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The Chrysanthemum and the Eagle: The Future of U.S.-Japan Relations

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Whether in the form of the ongoing automotive wars, books and films such as Michael Crichton's Rising Sun, or George Bush's ill-fated trip to Japan in 1991, frictions between the United States and Japan have been steadily on the rise. Americans are bombarded with images of Japan's fundamental "difference." At the same time, voices in Japan call for a "Japan That Can Say No" to American pressures. If the guiding principle of the Clinton administration is indeed "new values for a new generation," how will this be ...
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Overview

Whether in the form of the ongoing automotive wars, books and films such as Michael Crichton's Rising Sun, or George Bush's ill-fated trip to Japan in 1991, frictions between the United States and Japan have been steadily on the rise. Americans are bombarded with images of Japan's fundamental "difference." At the same time, voices in Japan call for a "Japan That Can Say No" to American pressures. If the guiding principle of the Clinton administration is indeed "new values for a new generation," how will this be reflected in U.S.-Japanese relations? Convinced that no true solution to U.S.-Japanese frictions can be achieved without tracing these frictions back to their origin, Ryuzo Sato here draws on a binational experience that spans three decades in both the Japanese and American business and academic communities to do just that. An incisive personal look at one of the most important political and economic global relationships, written by a major player in the world of international business and finance, The Chrysanthemum and the Eagle provides a readable and engaging tour of U.S.-Japan relations, past and present.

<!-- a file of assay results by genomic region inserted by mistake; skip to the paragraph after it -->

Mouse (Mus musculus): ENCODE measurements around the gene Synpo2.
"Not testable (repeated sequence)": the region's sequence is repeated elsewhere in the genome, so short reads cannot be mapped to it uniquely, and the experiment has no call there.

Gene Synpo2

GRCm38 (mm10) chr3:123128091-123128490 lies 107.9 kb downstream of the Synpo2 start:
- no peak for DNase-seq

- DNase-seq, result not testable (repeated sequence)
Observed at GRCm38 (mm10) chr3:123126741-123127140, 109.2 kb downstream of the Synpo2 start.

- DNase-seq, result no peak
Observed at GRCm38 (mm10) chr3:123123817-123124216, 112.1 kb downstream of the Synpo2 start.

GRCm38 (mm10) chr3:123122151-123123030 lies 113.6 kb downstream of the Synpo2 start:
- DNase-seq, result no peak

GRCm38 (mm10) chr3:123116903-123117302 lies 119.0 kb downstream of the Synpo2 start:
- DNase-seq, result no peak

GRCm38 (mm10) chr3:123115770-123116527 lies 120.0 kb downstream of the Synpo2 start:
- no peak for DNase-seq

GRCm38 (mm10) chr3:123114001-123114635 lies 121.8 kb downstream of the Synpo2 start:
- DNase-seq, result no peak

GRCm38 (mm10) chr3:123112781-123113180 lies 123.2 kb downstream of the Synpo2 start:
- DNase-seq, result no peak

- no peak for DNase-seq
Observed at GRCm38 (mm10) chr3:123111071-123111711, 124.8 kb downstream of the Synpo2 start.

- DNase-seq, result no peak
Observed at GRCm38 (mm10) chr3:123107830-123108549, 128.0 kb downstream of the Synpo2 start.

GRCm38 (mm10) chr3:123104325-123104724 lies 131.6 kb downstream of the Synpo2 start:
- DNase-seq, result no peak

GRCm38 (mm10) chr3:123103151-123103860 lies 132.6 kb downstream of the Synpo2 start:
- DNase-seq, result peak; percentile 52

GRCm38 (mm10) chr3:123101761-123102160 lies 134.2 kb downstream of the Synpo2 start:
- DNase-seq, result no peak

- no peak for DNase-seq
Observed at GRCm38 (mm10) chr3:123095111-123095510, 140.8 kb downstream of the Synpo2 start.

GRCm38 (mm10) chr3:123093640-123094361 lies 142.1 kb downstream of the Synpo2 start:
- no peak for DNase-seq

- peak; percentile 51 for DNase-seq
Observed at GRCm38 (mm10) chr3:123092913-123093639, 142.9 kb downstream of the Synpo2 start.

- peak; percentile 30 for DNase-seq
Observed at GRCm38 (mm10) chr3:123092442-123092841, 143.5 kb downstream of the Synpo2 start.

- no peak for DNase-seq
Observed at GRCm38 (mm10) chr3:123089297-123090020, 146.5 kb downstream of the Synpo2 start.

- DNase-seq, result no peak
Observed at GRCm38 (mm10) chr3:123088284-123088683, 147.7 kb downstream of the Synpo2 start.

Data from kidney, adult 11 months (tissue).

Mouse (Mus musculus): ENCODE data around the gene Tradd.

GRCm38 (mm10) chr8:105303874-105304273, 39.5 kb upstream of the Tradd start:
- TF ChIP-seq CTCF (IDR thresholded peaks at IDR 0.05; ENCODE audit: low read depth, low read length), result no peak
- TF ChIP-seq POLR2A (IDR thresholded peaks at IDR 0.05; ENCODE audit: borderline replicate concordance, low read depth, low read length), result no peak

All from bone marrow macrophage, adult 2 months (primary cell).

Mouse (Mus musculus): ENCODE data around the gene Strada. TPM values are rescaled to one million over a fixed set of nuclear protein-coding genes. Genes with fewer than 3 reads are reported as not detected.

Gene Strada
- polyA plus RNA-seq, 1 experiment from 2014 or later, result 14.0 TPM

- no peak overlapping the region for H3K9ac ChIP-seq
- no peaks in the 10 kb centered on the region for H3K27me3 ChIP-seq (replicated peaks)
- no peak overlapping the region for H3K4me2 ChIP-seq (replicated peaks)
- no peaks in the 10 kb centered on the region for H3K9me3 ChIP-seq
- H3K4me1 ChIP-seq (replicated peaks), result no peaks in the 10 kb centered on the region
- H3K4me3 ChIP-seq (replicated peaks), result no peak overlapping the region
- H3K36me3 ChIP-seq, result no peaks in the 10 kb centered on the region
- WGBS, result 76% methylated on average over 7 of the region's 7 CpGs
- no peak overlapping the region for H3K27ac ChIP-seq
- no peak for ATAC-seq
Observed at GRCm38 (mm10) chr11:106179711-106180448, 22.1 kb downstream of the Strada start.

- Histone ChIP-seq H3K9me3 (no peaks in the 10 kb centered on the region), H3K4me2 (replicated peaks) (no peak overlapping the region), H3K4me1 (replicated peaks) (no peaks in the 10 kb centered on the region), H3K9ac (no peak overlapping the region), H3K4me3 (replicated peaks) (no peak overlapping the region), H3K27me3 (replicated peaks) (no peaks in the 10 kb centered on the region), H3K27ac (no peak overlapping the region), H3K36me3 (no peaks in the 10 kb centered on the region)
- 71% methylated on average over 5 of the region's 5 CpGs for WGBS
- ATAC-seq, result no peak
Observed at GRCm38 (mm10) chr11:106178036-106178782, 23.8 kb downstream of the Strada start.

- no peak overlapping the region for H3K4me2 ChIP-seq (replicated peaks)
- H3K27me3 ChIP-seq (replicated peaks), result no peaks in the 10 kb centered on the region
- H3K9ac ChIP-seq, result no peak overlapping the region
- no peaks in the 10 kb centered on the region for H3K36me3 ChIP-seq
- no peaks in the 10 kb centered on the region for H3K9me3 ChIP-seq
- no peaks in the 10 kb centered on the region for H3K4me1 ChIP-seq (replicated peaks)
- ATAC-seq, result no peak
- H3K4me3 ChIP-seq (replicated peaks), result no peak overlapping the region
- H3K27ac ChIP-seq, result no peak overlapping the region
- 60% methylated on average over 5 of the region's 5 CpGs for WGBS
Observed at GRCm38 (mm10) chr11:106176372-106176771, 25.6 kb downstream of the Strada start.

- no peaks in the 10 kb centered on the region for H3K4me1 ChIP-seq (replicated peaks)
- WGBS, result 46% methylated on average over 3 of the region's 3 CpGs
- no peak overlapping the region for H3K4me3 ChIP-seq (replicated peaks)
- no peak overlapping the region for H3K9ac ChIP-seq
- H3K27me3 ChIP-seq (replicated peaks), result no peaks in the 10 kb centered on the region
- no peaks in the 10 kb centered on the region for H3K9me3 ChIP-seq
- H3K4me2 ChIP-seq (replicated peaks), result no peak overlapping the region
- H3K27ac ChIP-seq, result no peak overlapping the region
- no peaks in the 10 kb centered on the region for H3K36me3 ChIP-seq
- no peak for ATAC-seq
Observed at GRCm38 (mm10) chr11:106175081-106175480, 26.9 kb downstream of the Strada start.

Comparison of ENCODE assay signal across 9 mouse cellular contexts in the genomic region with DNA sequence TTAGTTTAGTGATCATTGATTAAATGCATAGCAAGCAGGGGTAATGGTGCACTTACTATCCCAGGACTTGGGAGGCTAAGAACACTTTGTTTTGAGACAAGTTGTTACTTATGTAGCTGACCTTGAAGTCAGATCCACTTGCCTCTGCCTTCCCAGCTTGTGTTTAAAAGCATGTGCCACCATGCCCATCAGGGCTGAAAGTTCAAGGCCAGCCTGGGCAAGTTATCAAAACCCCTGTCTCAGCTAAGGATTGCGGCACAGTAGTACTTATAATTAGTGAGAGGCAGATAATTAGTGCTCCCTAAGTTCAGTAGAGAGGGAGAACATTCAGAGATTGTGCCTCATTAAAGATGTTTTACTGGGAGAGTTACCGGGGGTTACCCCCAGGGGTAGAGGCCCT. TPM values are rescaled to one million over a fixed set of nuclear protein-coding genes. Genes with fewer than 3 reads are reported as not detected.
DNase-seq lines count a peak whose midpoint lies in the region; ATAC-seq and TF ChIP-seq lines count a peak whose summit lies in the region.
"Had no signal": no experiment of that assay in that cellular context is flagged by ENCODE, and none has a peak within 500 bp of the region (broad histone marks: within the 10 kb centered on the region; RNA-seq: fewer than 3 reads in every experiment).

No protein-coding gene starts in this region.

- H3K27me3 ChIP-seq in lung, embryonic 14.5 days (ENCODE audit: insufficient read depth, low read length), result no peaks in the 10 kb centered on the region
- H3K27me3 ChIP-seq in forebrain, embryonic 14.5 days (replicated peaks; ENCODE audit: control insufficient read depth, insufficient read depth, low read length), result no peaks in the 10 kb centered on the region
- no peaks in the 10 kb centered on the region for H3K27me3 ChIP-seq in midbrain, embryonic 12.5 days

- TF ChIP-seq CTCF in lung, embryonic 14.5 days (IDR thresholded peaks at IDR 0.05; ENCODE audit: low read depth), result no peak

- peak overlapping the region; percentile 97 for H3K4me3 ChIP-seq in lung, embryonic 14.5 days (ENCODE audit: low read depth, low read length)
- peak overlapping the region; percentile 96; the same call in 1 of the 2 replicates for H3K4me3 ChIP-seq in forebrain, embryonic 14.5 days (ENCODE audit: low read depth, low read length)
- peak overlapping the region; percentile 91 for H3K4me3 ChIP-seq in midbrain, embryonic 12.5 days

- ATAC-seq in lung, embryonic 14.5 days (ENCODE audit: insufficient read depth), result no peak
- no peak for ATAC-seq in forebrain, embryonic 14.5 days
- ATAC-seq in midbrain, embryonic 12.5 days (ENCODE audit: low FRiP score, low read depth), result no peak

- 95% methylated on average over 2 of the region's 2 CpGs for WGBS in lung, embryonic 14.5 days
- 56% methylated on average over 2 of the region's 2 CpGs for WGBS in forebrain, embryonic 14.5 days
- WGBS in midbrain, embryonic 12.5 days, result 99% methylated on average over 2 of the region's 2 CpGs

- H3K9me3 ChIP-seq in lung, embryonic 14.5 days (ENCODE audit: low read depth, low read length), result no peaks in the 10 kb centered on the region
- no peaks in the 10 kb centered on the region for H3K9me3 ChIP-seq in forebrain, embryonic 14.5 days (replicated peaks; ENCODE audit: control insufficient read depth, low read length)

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Editorial Reviews

From the Publisher
”Sato knows both Japanese realities and American dissatisfactions. He sees things from a rare vantage point. Some Japanese may feel he is too critical of Japan, while more Americans may think he overly values the Japanese model. But both can learn much from his book and, after reading it, will be convinced that he talks a great deal of sense and conclude that united, the two nations stand to gain, divided, to lose.”

-Masamichi Hanabusa ,Former Japanese Consul General, author of Trade Problems Between Japan and Western Europe

”[Sato] sets out to tell Japanese readers how their country looks from the U.S. and why—in his opinion—some American criticisms of Japan are right ... [Sato] strikes gold with a list of things Japan can do to put itself right with the rest of the world.”

-Far Eastern Economic Review

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Product Details

  • ISBN-13: 9780814779712
  • Publisher: New York University Press
  • Publication date: 7/1/1994
  • Pages: 240
  • Product dimensions: 5.81 (w) x 8.56 (h) x 0.82 (d)

Meet the Author

Ryuzo Sato is C.V. Starr Professor of Economics and Director of the Center for Japan-U.S. Business and Economics Studies at the Stern School of Business at New York University. An Adjunct Professor of the John F. Kennedy School of Government at Harvard University and a Research Associate of the National Bureau of Economics Research, Sato was the recipient of the first Yomiuri Rondansho Award in Social Science Writing in 1991. Steeped in the business culture of both nations, he has for over 30 years divided his time lecturing and conducting research in Japan and the United States.

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Table of Contents

Preface
1 The Rise of Revisionism 1
2 Conflicting Views of the Role of Government 39
3 The Anatomy of U.S.-Japanese Antagonisms 73
4 In Some Ways Japan Really Is Odd 103
5 Is a Pax Japonica Possible? 137
6 Japan's Future Course 183
Selected Bibliography 209
Index 211
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